This article is being republished as part of our daily reproduction of WSJ.com articles that also appeared in the U.S. print edition of The Wall Street Journal (October 26, 2017).
Sprint Corp. and T-Mobile US Inc. both took the unusual step of canceling their earnings calls this week to avoid questions about their potential merger, a move seen by many as a sign the companies are close to announcing an agreement.
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Yet despite months of talks, there is still no final deal in hand, according to people familiar with the matter. An agreement to combine the nation's third and fourth largest cellular carriers by subscribers could be announced within the next few weeks, the people said, though it could also still fall apart.
Broad outlines of the deal are largely settled, the people said: The transaction will be all-stock, and T-Mobile parent company Deutsche Telekom AG will have control over the combined company. T-Mobile Chief Executive John Legere will run the combined company. Sprint Chairman Masayoshi Son will be co-chairman of the board along with Tim Höttges, the CEO of Deutsche Telekom.
In an unusual twist, the deal will have no cash breakup fee, the people said. Instead, if the deal is blocked by regulators, T-Mobile would have to give Sprint an attractive roaming deal so Sprint's customers can connect to T-Mobile's towers where Sprint doesn't have coverage, the people said.
The companies are now working on business and network integration plans and preparing arguments for what is certain to be intense antitrust scrutiny in Washington. "Haggling over an agreement is over," said one person close to the deal.
Shares of Sprint, which closed Tuesday at $7, have fallen roughly 10% in the past month as it became clear the deal wouldn't carry much, if any, of a premium for the company's investors. The company has a market value of $28 billion. T-Mobile, whose shares are down 3% in the past month, has a market value of about $51 billion.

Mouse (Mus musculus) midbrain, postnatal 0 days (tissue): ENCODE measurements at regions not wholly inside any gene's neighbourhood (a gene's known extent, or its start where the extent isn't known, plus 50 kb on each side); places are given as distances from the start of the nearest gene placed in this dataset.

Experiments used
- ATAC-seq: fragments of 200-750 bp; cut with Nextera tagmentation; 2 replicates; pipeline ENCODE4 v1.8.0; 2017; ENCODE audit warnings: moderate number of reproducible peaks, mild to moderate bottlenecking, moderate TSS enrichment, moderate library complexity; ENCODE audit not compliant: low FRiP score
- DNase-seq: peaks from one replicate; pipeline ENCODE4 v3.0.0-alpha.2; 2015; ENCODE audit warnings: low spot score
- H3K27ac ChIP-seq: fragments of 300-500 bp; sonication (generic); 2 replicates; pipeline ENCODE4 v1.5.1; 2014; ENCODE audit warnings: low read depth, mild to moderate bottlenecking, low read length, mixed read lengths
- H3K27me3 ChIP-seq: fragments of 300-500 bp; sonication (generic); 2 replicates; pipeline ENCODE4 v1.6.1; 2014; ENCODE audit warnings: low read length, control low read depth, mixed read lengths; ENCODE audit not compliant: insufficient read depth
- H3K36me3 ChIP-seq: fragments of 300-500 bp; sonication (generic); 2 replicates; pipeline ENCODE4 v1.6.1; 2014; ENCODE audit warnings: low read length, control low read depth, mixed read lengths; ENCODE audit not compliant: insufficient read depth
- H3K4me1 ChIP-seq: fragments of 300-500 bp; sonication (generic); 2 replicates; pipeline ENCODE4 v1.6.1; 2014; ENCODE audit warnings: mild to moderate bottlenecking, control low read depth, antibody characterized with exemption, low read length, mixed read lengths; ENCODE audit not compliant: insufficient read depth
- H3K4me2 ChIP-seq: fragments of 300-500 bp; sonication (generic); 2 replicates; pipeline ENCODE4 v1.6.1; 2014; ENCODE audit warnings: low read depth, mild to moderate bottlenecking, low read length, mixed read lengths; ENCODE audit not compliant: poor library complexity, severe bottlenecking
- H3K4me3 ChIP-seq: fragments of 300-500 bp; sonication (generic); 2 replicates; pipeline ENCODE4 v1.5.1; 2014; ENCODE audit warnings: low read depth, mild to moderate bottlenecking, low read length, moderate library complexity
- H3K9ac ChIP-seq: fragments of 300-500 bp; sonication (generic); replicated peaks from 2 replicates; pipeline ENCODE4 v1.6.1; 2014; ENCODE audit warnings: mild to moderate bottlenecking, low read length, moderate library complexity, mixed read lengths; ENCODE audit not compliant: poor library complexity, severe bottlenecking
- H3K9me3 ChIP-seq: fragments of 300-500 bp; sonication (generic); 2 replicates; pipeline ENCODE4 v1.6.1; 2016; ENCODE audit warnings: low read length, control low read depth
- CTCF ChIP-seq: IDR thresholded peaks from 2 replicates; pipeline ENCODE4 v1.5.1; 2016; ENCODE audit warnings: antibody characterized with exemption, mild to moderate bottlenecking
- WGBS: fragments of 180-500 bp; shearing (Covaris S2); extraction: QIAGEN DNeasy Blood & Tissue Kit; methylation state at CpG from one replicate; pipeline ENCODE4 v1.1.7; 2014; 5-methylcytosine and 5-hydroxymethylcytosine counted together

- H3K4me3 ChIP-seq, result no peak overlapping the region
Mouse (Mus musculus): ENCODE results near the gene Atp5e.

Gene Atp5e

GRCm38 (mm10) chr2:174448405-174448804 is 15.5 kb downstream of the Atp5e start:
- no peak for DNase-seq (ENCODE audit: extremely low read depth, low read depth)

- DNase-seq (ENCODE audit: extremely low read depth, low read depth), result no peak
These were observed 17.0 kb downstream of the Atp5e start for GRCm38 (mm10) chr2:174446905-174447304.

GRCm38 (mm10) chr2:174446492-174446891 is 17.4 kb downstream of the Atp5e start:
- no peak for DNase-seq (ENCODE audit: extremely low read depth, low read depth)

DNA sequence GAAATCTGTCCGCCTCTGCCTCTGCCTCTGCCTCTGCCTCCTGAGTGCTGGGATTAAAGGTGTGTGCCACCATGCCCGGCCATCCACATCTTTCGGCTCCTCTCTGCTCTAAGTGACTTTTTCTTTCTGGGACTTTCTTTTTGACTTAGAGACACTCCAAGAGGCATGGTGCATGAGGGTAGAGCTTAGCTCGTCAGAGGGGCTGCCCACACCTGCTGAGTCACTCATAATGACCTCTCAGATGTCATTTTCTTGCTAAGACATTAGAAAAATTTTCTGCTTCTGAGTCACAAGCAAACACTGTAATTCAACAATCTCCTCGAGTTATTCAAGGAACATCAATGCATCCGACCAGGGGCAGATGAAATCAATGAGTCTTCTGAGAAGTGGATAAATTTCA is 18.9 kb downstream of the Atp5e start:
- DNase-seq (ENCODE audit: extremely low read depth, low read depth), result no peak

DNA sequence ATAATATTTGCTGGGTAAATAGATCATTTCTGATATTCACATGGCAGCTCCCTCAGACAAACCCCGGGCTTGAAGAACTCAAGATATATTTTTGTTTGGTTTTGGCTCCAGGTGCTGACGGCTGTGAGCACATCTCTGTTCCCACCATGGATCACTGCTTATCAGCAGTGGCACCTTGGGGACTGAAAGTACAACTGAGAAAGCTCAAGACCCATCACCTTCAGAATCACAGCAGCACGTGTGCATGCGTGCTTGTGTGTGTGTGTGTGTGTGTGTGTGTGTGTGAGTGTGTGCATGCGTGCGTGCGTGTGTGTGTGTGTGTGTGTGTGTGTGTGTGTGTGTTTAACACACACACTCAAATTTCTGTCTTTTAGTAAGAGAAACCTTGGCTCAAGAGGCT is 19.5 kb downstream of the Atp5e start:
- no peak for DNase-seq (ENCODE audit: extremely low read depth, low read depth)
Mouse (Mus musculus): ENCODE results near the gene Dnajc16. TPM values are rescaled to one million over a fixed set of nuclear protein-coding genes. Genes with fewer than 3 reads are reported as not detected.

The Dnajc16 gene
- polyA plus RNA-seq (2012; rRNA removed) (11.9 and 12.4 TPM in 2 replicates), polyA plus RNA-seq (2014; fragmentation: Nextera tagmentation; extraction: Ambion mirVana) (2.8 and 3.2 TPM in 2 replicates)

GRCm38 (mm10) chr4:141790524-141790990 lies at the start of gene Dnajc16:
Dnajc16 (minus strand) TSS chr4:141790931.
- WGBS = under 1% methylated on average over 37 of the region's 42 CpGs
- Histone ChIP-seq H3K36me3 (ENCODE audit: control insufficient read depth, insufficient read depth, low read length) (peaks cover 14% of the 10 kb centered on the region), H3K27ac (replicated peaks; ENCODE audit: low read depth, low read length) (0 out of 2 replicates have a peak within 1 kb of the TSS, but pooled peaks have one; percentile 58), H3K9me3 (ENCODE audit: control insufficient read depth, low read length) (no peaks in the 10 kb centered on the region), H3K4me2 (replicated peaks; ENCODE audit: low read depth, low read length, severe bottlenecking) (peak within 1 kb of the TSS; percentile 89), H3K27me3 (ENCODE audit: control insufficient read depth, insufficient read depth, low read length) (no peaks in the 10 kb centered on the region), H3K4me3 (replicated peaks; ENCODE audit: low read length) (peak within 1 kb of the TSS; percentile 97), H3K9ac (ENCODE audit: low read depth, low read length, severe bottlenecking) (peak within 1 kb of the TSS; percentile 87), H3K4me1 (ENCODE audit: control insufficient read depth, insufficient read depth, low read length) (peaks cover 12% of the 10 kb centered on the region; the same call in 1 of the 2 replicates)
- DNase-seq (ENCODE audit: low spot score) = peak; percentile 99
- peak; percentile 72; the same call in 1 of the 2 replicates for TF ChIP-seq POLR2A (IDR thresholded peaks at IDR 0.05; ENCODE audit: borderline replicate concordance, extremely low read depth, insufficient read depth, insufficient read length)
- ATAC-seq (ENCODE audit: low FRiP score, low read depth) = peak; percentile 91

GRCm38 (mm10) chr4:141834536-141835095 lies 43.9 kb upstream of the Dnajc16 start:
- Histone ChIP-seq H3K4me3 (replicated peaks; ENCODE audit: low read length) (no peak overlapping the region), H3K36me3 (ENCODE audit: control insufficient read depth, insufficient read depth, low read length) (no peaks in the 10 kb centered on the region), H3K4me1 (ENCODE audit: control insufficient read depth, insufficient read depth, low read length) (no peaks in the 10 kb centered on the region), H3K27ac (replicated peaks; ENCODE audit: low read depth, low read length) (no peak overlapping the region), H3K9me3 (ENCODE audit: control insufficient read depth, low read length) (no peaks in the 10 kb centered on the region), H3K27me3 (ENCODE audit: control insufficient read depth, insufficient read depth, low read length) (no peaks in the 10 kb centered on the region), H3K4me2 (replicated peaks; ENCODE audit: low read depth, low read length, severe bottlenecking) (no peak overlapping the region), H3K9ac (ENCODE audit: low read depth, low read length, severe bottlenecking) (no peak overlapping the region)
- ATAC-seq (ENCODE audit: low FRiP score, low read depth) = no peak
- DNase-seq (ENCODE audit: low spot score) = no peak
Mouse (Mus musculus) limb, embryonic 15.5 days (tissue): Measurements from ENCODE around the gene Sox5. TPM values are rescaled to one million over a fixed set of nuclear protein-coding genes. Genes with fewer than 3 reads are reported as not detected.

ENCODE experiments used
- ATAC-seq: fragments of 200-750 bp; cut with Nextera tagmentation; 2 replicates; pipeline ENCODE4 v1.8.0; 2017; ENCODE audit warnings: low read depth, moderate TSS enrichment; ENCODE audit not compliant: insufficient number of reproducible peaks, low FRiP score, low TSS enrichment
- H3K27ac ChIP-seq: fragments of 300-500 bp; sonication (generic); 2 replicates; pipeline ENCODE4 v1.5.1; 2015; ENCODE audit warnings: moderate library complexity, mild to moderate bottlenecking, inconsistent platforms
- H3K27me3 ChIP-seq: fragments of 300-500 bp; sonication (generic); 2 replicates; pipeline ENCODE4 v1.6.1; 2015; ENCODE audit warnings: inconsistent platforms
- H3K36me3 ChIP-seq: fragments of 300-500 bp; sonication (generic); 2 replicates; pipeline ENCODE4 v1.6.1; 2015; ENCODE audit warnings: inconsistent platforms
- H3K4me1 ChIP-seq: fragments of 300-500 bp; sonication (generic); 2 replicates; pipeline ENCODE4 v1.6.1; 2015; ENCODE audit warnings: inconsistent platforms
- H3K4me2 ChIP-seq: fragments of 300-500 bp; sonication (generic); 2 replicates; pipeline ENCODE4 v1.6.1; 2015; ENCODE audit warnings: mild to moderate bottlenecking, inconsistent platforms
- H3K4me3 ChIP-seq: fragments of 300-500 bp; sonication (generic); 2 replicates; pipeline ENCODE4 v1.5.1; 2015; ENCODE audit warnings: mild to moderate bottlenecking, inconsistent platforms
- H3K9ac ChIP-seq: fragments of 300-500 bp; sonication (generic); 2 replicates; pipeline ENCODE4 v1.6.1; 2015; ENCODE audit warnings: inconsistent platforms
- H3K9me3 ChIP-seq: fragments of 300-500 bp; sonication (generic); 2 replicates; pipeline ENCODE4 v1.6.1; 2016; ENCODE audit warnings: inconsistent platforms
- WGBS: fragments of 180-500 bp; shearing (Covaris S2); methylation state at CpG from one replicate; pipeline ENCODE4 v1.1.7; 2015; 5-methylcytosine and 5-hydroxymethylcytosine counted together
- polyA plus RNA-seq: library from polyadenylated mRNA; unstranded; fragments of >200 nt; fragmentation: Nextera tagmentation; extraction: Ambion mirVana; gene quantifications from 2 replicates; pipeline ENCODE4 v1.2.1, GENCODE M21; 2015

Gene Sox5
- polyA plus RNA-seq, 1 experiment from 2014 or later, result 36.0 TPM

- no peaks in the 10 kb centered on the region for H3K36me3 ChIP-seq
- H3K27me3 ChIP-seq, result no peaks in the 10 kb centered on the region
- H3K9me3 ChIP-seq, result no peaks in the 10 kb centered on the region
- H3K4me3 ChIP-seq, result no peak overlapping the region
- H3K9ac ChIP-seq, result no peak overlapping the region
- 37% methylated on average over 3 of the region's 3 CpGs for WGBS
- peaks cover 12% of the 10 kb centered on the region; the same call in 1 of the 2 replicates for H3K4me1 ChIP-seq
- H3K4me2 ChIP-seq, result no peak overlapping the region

Details of the talks have been widely reported all year, calling to mind the situation in 2014, when Sprint was poised to acquire T-Mobile. But the acquisition was never consummated; the companies backed down in the face of regulatory opposition.
With a Republican administration now running Washington, the carriers are more confident a deal will be approved. But many analysts put the odds around 50%.
Rather than risk saying anything that would upset the potential deal, executives at both carriers released prepared statements instead of taking questions from analysts this week.
"For obvious reasons, given the noise in the media and in the market about potential strategic opportunities for Sprint, we are taking a nontraditional approach to sharing our results with you this quarter," Sprint CEO Marcelo Claure said in a written statement posted on Sprint's website.
Both Sprint and T-Mobile reported earnings with few surprises, as T-Mobile continues to outperform Sprint.
In the three months ending Sept. 30, Sprint added 168,000 postpaid subscribers, down from 344,000 additions a year earlier. Monthly cancellations, or churn, edged up to 1.72% from 1.52% a year ago. Sprint's net loss narrowed to $48 million from $142 million last year. Sprint ended the quarter with about 54 million connections, including 31.7 million postpaid subscribers.
T-Mobile, which reported results Monday, added 817,000 postpaid subscribers in the quarter and had a $537 million profit. It ended the period with about 70.7 million customers, including 37 million postpaid subscribers.
It has been a relatively quiet season in the wireless industry, with most customers choosing to hold on to their old handsets instead of upgrading to a new device. Both Sprint and T-Mobile, which have been known for aggressive discounts, have been less promotional with the latest devices from Apple Inc. and Samsung Electronics. Analysts expect choppier results after Apple starts selling its high-end iPhone X next month.
Drew FitzGerald and Dana Mattioli contributed to this article
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(END) Dow Jones Newswires
October 26, 2017 02:48 ET (06:48 GMT)